|February 5, 2004
Zimbabwe's independent daily shuts again
Journalists at Zimbabwe's independent daily newspaper left their offices again after the Supreme Court ruled it was a crime to work without a government license. The Daily News would not appear that Friday, the owners said. Production was halted after a meeting of executives and staff at the paper's Harare headquarters. The closure came even though police had not moved to shut the paper after the nation's highest court earlier that week threw out a constitutional challenge to the government's sweeping media laws. The law makes it illegal to work as a journalist or operate a media organization without official accreditation from the state Media and Information Commission. Breaking the law can lead to two years in jail without right to appeal.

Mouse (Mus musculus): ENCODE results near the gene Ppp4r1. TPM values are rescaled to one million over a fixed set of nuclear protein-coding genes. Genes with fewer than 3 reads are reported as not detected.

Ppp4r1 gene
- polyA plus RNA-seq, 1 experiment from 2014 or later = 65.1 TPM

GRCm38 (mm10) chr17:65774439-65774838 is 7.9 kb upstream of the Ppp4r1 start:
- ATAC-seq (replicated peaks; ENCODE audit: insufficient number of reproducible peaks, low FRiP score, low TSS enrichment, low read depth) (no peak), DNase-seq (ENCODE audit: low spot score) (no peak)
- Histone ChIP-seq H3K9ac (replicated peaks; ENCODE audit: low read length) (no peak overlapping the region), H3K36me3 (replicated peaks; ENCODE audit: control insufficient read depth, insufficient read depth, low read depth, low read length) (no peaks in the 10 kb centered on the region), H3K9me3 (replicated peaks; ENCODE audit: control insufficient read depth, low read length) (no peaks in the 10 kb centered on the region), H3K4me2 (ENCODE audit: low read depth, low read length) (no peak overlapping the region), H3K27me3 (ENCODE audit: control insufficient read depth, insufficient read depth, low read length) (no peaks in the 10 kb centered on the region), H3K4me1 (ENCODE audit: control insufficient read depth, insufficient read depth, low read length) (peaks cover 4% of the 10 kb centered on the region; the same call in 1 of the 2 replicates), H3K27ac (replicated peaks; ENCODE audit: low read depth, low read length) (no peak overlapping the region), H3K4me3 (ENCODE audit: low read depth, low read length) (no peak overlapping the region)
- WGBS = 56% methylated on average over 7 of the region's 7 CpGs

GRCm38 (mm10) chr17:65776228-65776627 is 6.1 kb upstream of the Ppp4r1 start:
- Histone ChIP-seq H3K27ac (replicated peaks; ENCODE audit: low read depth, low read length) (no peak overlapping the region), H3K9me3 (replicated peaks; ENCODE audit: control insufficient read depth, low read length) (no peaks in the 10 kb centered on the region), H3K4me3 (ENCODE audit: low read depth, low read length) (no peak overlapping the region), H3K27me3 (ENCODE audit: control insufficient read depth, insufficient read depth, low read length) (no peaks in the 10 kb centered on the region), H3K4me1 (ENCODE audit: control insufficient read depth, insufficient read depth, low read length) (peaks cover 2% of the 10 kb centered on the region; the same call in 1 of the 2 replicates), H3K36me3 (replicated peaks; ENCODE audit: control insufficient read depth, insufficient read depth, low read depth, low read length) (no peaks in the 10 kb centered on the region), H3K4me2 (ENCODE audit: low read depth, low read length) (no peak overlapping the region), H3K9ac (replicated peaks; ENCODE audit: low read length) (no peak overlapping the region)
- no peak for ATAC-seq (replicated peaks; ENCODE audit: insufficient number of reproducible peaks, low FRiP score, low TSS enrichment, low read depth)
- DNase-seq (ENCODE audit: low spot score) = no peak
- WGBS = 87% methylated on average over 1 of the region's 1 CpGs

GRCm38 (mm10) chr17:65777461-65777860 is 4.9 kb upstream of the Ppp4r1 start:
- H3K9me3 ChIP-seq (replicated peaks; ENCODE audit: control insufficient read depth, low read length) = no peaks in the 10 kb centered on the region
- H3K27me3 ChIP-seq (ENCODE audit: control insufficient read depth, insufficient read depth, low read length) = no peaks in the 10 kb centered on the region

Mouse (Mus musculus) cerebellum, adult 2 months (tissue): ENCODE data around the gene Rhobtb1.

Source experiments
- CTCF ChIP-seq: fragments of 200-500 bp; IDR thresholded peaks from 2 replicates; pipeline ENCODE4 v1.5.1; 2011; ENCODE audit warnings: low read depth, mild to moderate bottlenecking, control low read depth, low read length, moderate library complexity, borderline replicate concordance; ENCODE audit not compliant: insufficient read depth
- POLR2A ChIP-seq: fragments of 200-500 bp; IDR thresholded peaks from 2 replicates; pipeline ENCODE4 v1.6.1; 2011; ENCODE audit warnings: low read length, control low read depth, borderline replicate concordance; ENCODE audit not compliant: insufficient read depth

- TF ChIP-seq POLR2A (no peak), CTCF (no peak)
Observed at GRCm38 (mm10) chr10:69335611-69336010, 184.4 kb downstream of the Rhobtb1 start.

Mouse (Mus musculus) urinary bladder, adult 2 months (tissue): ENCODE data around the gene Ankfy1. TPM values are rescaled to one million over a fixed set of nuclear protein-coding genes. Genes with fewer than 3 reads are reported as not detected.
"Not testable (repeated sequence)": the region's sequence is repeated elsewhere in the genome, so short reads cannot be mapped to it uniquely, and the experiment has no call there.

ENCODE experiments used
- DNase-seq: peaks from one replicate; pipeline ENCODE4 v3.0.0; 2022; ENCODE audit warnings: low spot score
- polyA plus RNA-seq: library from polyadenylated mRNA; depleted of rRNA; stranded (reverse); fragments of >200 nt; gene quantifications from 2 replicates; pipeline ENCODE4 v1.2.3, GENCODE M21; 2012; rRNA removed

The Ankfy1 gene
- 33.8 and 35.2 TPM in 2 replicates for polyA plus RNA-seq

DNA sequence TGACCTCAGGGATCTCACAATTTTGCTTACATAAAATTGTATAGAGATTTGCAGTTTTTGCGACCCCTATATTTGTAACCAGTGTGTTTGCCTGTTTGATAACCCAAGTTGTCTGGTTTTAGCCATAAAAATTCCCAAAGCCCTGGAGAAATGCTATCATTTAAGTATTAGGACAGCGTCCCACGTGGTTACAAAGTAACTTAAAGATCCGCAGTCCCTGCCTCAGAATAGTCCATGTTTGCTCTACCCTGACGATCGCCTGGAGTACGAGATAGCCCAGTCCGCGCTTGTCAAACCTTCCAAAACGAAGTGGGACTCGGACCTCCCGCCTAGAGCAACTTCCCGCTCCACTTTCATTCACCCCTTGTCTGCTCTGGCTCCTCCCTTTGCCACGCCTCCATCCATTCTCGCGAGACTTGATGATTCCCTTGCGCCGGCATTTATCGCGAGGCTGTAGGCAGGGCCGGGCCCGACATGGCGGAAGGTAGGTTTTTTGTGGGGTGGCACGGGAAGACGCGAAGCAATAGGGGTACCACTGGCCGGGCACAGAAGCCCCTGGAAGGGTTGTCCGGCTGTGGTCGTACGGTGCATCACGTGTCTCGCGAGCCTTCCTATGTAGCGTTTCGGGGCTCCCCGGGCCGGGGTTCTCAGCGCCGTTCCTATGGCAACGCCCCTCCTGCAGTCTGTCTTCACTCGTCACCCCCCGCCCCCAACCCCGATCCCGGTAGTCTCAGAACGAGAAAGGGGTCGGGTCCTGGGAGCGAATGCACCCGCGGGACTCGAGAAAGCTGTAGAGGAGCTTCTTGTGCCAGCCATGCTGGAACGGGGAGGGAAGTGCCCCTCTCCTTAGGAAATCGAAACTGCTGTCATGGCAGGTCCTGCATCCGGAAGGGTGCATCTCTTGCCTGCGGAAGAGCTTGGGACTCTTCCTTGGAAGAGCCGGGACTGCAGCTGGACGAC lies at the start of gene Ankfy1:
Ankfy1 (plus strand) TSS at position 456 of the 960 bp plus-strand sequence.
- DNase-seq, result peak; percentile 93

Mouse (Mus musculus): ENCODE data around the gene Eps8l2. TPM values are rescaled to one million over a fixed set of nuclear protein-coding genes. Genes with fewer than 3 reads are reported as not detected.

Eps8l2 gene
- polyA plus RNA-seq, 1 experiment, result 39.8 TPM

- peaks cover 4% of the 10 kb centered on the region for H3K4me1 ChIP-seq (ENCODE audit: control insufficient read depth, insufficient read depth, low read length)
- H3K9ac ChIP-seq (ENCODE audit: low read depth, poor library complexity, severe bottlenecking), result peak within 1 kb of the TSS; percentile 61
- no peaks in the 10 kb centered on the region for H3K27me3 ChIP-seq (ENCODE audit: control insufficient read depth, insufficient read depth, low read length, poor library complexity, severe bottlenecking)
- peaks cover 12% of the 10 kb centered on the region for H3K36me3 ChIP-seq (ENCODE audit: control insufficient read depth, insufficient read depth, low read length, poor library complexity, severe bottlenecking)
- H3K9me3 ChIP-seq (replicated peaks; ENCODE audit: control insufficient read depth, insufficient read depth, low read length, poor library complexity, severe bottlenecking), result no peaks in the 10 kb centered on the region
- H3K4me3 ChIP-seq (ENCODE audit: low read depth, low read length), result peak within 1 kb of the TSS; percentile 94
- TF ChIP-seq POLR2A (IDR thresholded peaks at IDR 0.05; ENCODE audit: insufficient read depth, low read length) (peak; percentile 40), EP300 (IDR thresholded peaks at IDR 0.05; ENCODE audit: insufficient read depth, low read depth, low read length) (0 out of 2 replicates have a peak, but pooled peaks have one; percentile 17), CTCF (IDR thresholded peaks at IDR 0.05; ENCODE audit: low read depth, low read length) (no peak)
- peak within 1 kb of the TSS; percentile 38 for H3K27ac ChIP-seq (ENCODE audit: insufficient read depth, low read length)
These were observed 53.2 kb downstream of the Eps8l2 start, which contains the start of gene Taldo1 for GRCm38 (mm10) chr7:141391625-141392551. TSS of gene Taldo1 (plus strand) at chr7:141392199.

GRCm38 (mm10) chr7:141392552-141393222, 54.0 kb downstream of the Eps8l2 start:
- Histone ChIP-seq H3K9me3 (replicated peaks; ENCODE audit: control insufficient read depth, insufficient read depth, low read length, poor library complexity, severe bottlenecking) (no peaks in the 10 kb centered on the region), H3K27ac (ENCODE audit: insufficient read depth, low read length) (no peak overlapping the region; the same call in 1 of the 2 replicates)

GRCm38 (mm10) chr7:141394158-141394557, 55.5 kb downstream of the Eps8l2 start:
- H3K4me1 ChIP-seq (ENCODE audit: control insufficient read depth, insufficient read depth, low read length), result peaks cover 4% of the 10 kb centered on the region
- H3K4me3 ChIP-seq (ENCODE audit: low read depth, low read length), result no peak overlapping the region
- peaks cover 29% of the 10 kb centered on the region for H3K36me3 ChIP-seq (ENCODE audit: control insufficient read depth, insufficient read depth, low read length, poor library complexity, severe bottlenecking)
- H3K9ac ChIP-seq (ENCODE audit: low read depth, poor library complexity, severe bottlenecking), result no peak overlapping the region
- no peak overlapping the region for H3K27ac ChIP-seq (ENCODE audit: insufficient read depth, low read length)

Mutsau said the paper's journalists were planning to reapply for accreditation in line with the ruling. "Then we will see how it turns out," he said. Without regular sales and advertising revenues, the embattled paper was not expected to survive a new lengthy closure. The court ruling put journalists under the direct control of the government with penalties of a fine and imprisonment for infringements of laws enforced by the Information Ministry and the state-appointed media commission, said attorney Sternford Moyo, representing the Independent Journalists Association of Zimbabwe. The Supreme Court rejected the association's contention that the government's media laws violated constitutional rights of free expression, he said. (AP)